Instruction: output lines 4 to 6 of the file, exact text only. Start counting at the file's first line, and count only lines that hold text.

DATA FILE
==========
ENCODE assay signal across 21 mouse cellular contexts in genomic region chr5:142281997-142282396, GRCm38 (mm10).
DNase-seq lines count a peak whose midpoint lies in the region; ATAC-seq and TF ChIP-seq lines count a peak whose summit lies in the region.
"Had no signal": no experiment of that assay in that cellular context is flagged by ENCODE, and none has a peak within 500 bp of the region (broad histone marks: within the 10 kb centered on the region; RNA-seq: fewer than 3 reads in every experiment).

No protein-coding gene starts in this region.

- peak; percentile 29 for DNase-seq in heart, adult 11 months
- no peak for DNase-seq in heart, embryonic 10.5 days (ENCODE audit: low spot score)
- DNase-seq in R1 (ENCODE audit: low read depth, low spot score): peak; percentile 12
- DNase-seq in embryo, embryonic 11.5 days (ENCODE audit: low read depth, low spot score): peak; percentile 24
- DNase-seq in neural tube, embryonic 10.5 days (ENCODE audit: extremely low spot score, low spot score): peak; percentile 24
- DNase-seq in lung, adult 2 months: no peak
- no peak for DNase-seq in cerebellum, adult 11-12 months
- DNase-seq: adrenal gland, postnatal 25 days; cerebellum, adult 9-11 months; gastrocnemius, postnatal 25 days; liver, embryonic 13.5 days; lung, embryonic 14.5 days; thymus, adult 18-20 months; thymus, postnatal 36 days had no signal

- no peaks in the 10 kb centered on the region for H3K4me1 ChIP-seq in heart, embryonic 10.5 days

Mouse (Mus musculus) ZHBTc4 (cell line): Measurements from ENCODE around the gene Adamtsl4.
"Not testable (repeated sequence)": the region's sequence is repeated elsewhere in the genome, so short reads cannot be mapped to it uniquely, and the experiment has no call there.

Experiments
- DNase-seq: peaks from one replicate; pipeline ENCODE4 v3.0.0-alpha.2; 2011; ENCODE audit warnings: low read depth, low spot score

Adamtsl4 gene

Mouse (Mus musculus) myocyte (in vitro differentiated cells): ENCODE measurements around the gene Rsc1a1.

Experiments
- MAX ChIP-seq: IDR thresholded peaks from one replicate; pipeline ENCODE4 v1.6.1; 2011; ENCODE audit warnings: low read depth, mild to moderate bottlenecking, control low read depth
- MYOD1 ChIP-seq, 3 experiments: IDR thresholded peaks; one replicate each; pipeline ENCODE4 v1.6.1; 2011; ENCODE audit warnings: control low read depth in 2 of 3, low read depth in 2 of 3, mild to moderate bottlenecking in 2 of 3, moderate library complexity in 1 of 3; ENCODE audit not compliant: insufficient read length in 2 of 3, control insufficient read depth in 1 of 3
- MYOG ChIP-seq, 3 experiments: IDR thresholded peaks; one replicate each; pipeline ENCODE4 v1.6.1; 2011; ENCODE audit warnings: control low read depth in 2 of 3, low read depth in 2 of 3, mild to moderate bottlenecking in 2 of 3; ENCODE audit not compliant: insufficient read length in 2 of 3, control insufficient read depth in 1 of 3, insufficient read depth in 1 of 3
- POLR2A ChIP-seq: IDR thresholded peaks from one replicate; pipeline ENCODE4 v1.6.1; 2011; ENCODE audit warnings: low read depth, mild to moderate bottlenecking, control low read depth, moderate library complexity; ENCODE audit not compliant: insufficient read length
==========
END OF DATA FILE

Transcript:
No protein-coding gene starts in this region.

- peak; percentile 29 for DNase-seq in heart, adult 11 months
- no peak for DNase-seq in heart, embryonic 10.5 days (ENCODE audit: low spot score)